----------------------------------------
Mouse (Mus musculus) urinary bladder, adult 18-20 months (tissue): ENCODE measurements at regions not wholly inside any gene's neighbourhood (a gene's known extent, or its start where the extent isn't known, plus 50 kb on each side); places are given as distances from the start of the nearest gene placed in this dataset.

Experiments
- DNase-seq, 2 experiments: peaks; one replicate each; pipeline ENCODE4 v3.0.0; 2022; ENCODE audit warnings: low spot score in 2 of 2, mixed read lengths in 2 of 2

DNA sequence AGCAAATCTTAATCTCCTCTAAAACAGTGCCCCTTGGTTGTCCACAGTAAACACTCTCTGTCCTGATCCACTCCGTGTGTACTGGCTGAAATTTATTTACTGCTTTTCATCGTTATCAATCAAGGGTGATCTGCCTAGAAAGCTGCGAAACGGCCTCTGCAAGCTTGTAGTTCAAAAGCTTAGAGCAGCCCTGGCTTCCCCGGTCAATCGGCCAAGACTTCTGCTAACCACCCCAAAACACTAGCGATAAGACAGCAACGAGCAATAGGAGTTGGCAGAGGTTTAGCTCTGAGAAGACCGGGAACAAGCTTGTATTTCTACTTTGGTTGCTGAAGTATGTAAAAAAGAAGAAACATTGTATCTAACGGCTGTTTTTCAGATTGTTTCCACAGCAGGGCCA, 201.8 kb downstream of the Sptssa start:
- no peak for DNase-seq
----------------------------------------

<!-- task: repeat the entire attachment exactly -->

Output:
Mouse (Mus musculus) urinary bladder, adult 18-20 months (tissue): ENCODE measurements at regions not wholly inside any gene's neighbourhood (a gene's known extent, or its start where the extent isn't known, plus 50 kb on each side); places are given as distances from the start of the nearest gene placed in this dataset.

Experiments
- DNase-seq, 2 experiments: peaks; one replicate each; pipeline ENCODE4 v3.0.0; 2022; ENCODE audit warnings: low spot score in 2 of 2, mixed read lengths in 2 of 2

DNA sequence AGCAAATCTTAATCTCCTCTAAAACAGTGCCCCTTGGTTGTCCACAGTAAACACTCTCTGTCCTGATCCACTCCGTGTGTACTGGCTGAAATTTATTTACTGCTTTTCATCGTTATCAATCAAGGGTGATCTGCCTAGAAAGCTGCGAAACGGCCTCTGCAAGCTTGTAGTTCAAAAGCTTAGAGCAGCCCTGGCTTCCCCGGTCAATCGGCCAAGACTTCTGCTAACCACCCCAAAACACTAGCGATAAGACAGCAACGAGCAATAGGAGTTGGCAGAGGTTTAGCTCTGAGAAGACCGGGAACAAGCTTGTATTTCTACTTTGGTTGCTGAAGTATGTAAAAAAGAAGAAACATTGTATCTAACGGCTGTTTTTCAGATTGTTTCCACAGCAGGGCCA, 201.8 kb downstream of the Sptssa start:
- no peak for DNase-seq